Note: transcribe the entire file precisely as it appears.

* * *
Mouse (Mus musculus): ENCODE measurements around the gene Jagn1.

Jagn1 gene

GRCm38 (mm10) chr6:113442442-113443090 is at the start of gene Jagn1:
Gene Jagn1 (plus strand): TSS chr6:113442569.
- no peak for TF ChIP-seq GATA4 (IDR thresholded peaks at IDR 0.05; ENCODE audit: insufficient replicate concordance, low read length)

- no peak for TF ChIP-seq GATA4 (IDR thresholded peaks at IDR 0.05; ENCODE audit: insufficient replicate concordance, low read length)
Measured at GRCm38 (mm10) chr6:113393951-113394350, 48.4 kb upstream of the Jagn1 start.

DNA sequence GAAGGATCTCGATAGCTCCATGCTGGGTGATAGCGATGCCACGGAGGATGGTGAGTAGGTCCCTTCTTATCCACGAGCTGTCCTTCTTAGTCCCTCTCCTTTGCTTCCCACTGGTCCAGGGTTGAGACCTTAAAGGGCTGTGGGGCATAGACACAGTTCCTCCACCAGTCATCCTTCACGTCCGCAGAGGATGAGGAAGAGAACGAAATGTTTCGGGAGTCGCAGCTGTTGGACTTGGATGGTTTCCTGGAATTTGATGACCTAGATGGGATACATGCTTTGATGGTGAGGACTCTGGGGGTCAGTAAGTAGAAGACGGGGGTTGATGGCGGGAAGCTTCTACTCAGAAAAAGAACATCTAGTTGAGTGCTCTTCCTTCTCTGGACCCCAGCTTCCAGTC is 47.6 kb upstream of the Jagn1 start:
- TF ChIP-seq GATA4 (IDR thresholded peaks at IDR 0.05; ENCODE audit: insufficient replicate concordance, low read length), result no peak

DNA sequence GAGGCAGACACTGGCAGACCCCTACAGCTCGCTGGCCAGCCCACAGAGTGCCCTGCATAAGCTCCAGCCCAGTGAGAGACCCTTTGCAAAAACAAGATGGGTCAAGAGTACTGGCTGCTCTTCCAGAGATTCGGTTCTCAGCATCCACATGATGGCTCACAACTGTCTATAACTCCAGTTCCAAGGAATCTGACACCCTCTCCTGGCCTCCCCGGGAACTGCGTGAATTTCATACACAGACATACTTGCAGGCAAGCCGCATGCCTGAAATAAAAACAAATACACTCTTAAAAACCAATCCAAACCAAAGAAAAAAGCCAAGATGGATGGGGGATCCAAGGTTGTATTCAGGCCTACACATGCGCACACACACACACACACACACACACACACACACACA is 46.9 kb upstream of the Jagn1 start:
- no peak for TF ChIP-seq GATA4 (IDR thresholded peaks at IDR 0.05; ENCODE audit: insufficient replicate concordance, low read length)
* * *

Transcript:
Mouse (Mus musculus): ENCODE measurements around the gene Jagn1.

Jagn1 gene

GRCm38 (mm10) chr6:113442442-113443090 is at the start of gene Jagn1:
Gene Jagn1 (plus strand): TSS chr6:113442569.
- no peak for TF ChIP-seq GATA4 (IDR thresholded peaks at IDR 0.05; ENCODE audit: insufficient replicate concordance, low read length)

- no peak for TF ChIP-seq GATA4 (IDR thresholded peaks at IDR 0.05; ENCODE audit: insufficient replicate concordance, low read length)
Measured at GRCm38 (mm10) chr6:113393951-113394350, 48.4 kb upstream of the Jagn1 start.

DNA sequence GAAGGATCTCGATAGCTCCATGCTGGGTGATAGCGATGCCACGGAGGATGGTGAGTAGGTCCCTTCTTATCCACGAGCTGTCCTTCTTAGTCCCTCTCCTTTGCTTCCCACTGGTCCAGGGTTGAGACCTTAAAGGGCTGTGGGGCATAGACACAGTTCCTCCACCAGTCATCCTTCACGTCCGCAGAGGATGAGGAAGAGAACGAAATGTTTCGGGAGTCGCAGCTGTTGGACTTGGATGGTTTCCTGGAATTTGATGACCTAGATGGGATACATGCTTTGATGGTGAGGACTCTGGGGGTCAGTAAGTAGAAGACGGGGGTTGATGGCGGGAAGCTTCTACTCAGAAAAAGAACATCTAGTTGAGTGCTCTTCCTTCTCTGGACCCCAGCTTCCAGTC is 47.6 kb upstream of the Jagn1 start:
- TF ChIP-seq GATA4 (IDR thresholded peaks at IDR 0.05; ENCODE audit: insufficient replicate concordance, low read length), result no peak

DNA sequence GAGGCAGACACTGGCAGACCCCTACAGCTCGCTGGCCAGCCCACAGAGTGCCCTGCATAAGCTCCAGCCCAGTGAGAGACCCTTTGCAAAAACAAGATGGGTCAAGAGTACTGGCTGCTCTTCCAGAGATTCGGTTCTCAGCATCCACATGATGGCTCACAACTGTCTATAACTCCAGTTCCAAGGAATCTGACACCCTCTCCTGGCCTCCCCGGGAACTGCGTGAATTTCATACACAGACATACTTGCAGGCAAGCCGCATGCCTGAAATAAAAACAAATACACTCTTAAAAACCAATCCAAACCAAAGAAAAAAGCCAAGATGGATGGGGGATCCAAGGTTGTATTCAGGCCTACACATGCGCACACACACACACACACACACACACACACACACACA is 46.9 kb upstream of the Jagn1 start:
- no peak for TF ChIP-seq GATA4 (IDR thresholded peaks at IDR 0.05; ENCODE audit: insufficient replicate concordance, low read length)